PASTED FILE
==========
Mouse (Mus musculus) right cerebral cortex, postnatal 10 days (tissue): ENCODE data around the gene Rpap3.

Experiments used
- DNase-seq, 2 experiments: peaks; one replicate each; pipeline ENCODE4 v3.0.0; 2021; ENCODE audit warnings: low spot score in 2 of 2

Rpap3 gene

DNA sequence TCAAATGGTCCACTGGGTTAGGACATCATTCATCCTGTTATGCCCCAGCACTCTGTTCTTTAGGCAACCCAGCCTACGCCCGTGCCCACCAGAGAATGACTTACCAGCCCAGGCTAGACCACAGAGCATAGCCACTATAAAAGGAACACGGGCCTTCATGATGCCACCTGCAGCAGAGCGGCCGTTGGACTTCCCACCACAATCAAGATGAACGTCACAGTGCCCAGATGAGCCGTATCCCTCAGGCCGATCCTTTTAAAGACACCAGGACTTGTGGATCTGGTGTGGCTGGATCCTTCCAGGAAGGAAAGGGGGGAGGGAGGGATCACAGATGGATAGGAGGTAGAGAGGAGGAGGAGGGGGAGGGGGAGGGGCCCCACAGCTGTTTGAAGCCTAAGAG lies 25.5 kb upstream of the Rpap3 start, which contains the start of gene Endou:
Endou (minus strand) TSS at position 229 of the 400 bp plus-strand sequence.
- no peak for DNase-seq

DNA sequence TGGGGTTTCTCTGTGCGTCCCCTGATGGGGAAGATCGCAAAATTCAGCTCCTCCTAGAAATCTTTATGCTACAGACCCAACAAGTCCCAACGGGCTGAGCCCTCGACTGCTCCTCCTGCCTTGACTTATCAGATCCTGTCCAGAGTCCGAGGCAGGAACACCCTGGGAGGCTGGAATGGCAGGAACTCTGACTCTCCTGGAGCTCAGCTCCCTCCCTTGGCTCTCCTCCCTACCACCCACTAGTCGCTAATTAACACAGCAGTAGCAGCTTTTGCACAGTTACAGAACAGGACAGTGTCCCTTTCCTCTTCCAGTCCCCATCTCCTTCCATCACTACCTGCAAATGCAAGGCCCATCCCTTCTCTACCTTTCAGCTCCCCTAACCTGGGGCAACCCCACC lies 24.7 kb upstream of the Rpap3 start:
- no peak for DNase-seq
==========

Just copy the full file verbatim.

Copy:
Mouse (Mus musculus) right cerebral cortex, postnatal 10 days (tissue): ENCODE data around the gene Rpap3.

Experiments used
- DNase-seq, 2 experiments: peaks; one replicate each; pipeline ENCODE4 v3.0.0; 2021; ENCODE audit warnings: low spot score in 2 of 2

Rpap3 gene

DNA sequence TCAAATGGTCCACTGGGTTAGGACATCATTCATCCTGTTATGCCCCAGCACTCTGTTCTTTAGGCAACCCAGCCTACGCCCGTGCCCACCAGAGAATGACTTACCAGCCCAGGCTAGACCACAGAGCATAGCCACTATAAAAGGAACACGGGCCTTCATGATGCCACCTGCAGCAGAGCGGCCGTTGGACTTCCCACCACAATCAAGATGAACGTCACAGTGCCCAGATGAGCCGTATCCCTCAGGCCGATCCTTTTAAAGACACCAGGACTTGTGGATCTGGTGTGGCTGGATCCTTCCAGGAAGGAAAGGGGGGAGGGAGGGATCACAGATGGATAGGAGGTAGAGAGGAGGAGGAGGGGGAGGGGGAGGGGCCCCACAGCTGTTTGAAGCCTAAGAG lies 25.5 kb upstream of the Rpap3 start, which contains the start of gene Endou:
Endou (minus strand) TSS at position 229 of the 400 bp plus-strand sequence.
- no peak for DNase-seq

DNA sequence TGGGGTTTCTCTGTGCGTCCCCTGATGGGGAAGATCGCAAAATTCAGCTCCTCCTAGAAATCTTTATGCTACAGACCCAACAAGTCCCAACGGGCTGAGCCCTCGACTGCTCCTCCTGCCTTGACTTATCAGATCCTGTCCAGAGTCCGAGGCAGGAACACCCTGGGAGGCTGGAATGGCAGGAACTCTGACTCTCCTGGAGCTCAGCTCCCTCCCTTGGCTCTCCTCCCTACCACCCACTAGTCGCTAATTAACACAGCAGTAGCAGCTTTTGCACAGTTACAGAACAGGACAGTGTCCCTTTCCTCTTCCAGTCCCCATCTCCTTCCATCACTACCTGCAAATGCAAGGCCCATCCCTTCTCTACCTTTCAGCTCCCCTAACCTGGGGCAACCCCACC lies 24.7 kb upstream of the Rpap3 start:
- no peak for DNase-seq